An atheist teacher claims he was recently fired from his position at Middlebury Community Schools in Indiana due to his lack of religious beliefs, but school officials are arguing the 29-year-old educator was fired for his poor performance.
Teacher Kevin Pack recently filed a complaint with the U.S. Equal Employment Opportunity Commission, claiming that he was fired from his position as a German teacher at Northridge High School because he is an atheist and the school's principal, Gerald Rasler, is an evangelical Christian.
Pack told The Goshen News that expressing his atheism during the school year led to the recent termination of his work contract. The 29-year-old teacher has disputed the district's claims that he was fired due to poor work performance that included missing parent-teacher conferences, arriving at work late and leaving students unattended in the classroom. more >>
Brooks Hamby never wanted to be a rabble-rouser. He just wanted to thank Jesus in his high school graduation speech.
But the Brawley Union School District in Brawley, Calif., said the references to Jesus and prayer in Brooks' graduation speech were "inappropriate" and violated "prevailing legal standards."
School officials rejected three versions of the young man's graduation address, and one administrator went so far as to redact every religious reference with a black marker – as if it were some sort of top-secret government document. more >>
After spending seven years trying to deny a promotion "rightfully due" to Christian professor Mike Adams because of his conservative views, the University of North Carolina at Wilmington was ordered by a federal judge last Tuesday to pay more than $700,000 in legal fees accrued by the professor in a protracted discrimination lawsuit with the institution.
"UNCW has spent seven years fighting a scorched earth legal battle to deny one professor a promotion that he is rightfully due and now that's going to cost the taxpayers $700,000," said Travis Barham, one of Adams' attorneys in a Star News Online report. "It's time for this [to] end."
Senior U.S. District Court Judge Malcolm J. Howard ruled in the civil lawsuit brought against the school by Adams that UNC had to pay $698,131.50 plus $12,495 in non-taxable costs related to the professor's legal defense. more >>
For at least three reasons, the contemporary persecution of Christians demands attention: It is occurring on a massive scale, it is underreported, and in many parts of the world it is rapidly growing.
The Pew Forum on Religion and Public Life finds that Christians are suffering persecution in more places today than any other religious group; between 2006 and 2012, Pew says, they were targeted for harassment in 151 countries-three-quarters of the world's states. Similar findings are reported by the Vatican, Newsweek, the Economist, and the 60-year-old Christian support group Open Doors. Most people in the West are unaware of these facts, though that may be changing.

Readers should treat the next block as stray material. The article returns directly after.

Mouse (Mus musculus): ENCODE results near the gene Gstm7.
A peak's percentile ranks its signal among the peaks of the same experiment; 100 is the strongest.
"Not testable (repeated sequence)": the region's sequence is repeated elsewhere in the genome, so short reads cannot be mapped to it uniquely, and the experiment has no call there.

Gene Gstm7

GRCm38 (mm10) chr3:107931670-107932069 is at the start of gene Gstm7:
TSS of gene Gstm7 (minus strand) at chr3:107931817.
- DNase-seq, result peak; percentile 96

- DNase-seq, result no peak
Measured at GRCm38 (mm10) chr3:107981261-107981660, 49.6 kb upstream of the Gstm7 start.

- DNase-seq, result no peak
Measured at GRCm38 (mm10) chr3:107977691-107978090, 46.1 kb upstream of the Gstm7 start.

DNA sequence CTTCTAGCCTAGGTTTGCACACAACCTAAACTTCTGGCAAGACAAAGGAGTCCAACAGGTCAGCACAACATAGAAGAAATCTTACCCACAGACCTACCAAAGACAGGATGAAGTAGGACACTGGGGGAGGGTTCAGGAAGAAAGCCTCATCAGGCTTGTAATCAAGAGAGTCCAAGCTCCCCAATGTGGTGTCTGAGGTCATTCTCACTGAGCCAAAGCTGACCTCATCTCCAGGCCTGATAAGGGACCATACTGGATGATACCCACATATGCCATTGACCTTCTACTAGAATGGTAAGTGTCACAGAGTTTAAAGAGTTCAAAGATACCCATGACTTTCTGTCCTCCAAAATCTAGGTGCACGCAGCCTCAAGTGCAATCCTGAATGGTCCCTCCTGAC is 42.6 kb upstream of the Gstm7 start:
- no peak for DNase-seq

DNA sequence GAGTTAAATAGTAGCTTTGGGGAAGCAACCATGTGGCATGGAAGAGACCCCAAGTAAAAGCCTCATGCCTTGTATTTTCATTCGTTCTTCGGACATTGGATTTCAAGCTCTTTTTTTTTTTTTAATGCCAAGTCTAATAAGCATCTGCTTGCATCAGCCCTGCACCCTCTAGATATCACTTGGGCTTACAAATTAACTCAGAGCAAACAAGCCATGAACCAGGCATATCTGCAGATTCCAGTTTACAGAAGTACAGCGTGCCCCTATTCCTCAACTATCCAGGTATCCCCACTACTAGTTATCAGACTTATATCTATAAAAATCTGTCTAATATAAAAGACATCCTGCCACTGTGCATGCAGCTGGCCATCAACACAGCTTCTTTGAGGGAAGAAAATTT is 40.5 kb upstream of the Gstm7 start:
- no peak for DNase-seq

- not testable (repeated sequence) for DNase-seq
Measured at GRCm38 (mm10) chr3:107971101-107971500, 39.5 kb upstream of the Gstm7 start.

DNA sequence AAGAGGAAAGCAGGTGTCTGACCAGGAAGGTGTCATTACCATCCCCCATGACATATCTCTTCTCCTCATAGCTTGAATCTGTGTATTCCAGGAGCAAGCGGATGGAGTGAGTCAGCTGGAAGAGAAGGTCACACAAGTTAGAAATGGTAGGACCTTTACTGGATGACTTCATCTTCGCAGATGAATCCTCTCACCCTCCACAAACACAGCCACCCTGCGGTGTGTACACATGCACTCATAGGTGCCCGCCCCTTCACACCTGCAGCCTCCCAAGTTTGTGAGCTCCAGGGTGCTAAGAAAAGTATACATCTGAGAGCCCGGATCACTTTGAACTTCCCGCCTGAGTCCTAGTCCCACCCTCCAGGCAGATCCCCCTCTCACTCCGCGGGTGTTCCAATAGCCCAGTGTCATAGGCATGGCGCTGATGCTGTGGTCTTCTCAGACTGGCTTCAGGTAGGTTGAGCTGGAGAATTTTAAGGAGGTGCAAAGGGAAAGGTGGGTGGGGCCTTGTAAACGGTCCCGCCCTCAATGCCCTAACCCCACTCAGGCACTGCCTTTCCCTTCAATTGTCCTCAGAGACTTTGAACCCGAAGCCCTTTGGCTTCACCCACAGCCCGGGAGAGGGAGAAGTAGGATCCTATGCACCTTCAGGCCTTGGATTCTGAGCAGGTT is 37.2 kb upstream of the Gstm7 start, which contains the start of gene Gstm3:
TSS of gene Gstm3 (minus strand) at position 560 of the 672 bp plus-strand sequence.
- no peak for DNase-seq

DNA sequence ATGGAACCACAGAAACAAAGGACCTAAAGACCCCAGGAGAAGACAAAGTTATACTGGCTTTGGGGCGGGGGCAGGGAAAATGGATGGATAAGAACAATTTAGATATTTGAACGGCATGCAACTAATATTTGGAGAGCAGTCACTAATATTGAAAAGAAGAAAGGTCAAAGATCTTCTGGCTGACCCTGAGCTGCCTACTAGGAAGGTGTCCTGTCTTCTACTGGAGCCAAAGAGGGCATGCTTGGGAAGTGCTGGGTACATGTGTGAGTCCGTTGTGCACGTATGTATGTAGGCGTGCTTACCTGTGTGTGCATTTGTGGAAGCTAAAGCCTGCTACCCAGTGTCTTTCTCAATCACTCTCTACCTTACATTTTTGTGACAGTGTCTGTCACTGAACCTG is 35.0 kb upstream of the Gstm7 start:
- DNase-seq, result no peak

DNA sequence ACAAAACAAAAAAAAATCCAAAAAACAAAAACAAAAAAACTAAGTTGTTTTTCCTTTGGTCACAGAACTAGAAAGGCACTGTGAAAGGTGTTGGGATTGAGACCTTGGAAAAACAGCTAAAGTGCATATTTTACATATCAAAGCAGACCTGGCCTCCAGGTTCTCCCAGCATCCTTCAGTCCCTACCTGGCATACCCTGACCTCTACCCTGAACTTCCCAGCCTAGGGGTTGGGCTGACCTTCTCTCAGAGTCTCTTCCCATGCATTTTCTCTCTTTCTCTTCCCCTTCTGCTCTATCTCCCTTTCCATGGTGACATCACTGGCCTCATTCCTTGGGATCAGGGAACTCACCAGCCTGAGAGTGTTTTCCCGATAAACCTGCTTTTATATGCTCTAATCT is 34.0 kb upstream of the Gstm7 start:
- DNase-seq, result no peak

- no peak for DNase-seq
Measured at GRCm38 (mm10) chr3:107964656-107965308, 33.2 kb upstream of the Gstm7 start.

A few cases do get press coverage-the desperate plight of Meriam Ibrahim, for instance, who gave birth in a Sudanese prison just the other day. She was raised a Christian, but after officials learned that her long-absent father was a Muslim; she was sentenced to death for apostasy-for leaving Islam. And since in Sudan a Muslim woman may not be married to a Christian, her marriage to her American husband was declared void, and she was convicted of adultery and sentenced to 100 lashes to be administered before her execution. These punishments will be dropped if she renounces her Christian faith, which she steadfastly refuses to do. more >>
Churches in Denmark are now compelled, by law, to host same-sex "weddings." America is next.
Tyranny's appetite is insatiable. The secular-left's hunger for power and control over its detractors can never be satisfied. To outwardly succumb and affirmatively capitulate to their pagan demands will never be enough.
Thought control is the goal. more >>
California's Brawley Union High School denied a Christian student's speech three times because he wanted to express his Christian faith, but the student decided to assert his freedom of expression by openly speaking about his belief at the graduation ceremony.
"In coming before you today, I presented three drafts of my speech, all of them denied on account of my desire to share with you my personal thoughts and inspiration to you: my Christian faith," Brook Hamby, who was his class's salutatorian, said, according to The Blaze.
"In life, you will be told, 'No,'" added Hamby, who has been a mock-trial star, s cross-country runner and U.S. Senate page. "In life you will be told to do things that you have no desire to do. In life, you will be asked to do things that violate your conscience and desire to do what is right." more >>